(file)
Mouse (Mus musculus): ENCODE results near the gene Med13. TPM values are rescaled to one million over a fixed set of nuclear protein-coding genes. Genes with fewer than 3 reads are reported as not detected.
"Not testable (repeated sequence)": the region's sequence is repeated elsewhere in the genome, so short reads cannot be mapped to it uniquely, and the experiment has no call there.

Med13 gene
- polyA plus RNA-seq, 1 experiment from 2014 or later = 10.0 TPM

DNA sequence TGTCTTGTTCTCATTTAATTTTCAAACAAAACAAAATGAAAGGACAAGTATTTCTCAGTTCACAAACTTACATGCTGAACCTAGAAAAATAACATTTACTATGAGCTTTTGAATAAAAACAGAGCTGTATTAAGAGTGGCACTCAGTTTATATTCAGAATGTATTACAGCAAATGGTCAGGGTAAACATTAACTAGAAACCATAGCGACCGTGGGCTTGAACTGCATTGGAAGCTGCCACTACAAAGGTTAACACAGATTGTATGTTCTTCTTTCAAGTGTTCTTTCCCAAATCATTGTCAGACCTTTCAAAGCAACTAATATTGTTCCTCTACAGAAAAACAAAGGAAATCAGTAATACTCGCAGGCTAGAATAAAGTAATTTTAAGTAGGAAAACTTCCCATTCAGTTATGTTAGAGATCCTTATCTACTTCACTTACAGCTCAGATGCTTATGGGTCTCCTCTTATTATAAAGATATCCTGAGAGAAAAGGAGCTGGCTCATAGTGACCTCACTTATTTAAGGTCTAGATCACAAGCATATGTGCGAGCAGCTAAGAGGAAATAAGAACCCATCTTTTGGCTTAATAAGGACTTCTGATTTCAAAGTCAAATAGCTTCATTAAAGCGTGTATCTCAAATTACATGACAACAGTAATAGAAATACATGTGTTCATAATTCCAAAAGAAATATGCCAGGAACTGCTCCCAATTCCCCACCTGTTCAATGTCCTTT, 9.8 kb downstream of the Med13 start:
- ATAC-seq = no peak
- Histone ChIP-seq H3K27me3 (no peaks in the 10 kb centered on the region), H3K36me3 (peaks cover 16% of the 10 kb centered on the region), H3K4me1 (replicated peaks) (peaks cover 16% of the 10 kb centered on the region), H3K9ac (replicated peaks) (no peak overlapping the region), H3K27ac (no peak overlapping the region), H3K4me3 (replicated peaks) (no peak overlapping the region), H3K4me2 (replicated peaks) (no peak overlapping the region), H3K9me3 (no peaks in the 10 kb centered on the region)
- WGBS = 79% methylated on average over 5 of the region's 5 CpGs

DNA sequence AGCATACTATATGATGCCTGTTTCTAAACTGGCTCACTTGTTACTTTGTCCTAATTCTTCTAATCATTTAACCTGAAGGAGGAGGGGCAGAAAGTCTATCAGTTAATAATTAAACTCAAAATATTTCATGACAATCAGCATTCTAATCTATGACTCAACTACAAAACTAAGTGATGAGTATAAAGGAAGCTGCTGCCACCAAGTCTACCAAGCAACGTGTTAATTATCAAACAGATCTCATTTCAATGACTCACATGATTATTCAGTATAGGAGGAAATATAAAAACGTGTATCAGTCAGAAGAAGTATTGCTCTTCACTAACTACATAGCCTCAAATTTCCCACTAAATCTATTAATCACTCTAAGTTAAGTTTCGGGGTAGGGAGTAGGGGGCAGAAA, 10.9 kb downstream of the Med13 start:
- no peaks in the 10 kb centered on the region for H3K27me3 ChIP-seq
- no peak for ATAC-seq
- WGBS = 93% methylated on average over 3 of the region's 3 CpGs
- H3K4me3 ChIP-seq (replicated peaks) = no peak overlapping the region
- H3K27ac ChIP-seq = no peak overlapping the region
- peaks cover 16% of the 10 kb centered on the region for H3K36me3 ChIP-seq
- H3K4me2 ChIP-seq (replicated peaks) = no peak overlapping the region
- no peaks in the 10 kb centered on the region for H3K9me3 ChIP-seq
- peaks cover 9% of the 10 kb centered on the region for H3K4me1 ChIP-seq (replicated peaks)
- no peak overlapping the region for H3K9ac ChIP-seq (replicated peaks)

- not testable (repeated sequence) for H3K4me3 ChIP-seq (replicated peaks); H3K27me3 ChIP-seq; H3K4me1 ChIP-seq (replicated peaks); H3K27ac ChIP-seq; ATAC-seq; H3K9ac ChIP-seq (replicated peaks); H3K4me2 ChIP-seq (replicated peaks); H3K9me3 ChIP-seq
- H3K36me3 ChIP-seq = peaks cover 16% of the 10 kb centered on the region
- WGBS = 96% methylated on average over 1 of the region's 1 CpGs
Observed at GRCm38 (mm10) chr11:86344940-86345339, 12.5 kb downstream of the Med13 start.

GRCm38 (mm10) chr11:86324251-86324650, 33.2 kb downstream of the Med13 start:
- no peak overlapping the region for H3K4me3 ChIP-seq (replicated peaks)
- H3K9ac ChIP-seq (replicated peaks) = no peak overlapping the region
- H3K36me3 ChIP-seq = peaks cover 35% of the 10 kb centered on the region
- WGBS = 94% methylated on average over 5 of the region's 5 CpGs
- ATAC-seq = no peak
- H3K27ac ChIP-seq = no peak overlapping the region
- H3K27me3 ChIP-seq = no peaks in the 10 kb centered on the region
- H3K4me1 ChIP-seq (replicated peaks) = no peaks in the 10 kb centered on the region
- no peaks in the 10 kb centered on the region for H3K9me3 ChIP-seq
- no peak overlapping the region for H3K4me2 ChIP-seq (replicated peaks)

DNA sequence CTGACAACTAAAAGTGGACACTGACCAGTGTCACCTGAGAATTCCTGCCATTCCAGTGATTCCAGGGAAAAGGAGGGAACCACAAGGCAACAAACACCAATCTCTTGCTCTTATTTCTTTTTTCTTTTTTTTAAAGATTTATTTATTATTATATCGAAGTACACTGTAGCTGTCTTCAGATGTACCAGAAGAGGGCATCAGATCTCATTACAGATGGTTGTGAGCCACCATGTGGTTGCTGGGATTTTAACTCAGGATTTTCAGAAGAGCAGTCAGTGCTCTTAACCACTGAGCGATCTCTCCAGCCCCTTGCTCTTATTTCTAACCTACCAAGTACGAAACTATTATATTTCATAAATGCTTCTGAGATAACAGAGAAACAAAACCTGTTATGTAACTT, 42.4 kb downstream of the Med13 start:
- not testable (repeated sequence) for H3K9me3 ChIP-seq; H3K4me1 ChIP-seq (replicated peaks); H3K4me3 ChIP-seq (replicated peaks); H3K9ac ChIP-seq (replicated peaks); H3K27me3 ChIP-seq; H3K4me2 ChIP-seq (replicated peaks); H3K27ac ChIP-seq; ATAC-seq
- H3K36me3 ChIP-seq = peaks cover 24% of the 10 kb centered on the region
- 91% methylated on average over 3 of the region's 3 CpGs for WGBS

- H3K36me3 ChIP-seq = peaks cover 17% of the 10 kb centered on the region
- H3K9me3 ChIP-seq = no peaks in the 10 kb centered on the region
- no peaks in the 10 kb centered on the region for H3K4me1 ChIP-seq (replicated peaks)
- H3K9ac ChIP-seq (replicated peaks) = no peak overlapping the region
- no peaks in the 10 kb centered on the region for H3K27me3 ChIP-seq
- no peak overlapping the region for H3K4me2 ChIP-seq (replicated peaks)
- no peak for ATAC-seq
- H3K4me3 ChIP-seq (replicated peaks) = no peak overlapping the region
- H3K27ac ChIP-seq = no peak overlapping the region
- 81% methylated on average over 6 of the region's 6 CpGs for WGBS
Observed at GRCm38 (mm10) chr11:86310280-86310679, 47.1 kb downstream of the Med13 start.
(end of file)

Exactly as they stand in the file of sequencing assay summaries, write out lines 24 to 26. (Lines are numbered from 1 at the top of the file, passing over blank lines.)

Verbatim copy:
GRCm38 (mm10) chr11:86324251-86324650, 33.2 kb downstream of the Med13 start:
- no peak overlapping the region for H3K4me3 ChIP-seq (replicated peaks)
- H3K9ac ChIP-seq (replicated peaks) = no peak overlapping the region